With less than one percent of the country’s population serving in the military today, coming home from war can be isolating, making it essential for veterans to help each other rebuild. In Natick, Mass., local veterans groups are in the process of merging their efforts, calling it the Metrowest United Veterans Group, which held its third meeting on Sunday at American Veterans Post 79. The group invited Bill Moore, founder and president of Project New Hope, a nonprofit run by volunteers that holds retreats for veterans to help them share their experiences and adjust to civilian life and is looking for support from the Natick group. “We are our best advocates,” said Moore, a disabled U.S. Air Force veteran. Based in Worcester, Project New Hope works with veterans and active duty members from all over New England adjusting to civilian life by holding weekend retreats in the wilderness at no cost to veterans and their families. The retreats help veterans deal with PTSD, marital problems, military sexual trauma, drugs and alcohol abuse and suicide prevention. Veterans participate in activities including yoga, meditation, guest speakers and live music performances. But the retreats also do something that’s much more simple. They provide company. “It’s all that it takes, it’s not rocket science,” said Michael Damon, a Gulf War veteran and outreach coordinator at Project New Hope.
Quadruple amputee vet to build retreat home for wounded vets (Huffington Post)
Travis Mills is at it again. The retired staff sergeant and quadruple amputee announced last week that his organization — the Travis Mills Foundation — purchased the Maine Chance Lodge in Rome, Maine, and plans to convert it into a retreat for veterans with disabilities and their families, WCSH 6 News reported. The Travis Mills Foundation Retreat (TMF), which will be able to accommodate up to 10 families at a time, allows for veterans with disabilities to “recover, relax and enjoy a wide range of adaptive sports and activities” — like kayaking, fishing and swimming — Mills told the outlet, helping them heal physically and emotionally. “We just really want to give back to the veterans,” Mills said. “I was given such good fortune from everybody around the nation giving back. Kelsey and I, my wife, wanted to start a foundation, and what better way to give back to ours that served … this is how we’re going to do it.” A GoFundMe page has been set up to help fund renovations for TMF, which will be a fully accessible “smart-home” space for wounded veterans and their families in the U.S., according to WCSH 6. So far, more than $157,000 of the group’s $1.7 million goal has been raised. Mills — who is one of just five quadruple amputee veterans — has made a name for himself helping others who’ve been injured while serving. A documentary, “Travis: A Soldier’s Story,” premiered in 2013 and continues to screen across the country, telling the story of how he, Kelsey and their daughter moved on after he was critically injured from an IED in Afghanistan in 2012.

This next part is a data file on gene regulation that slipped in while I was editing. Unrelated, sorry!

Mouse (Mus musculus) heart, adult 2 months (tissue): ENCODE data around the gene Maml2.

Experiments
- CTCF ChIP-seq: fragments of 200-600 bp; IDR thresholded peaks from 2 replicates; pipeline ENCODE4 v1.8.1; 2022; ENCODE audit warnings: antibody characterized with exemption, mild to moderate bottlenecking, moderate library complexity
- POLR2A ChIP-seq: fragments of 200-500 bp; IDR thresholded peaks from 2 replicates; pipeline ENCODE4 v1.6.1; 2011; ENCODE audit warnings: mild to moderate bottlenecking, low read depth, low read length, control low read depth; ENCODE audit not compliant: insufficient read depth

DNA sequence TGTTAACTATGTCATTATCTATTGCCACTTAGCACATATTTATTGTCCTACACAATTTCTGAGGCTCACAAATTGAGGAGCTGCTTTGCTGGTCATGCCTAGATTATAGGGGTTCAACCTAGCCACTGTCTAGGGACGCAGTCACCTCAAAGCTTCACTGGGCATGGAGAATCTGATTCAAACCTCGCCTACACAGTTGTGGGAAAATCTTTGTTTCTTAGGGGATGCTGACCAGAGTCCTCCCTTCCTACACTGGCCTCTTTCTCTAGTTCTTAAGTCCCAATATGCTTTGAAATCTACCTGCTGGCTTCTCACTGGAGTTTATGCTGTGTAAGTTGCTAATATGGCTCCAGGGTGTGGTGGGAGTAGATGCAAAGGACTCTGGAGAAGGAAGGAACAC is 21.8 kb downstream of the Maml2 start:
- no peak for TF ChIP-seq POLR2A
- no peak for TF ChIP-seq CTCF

Vietnam veteran helps others deal with substance abuse (Raleigh News & Observer)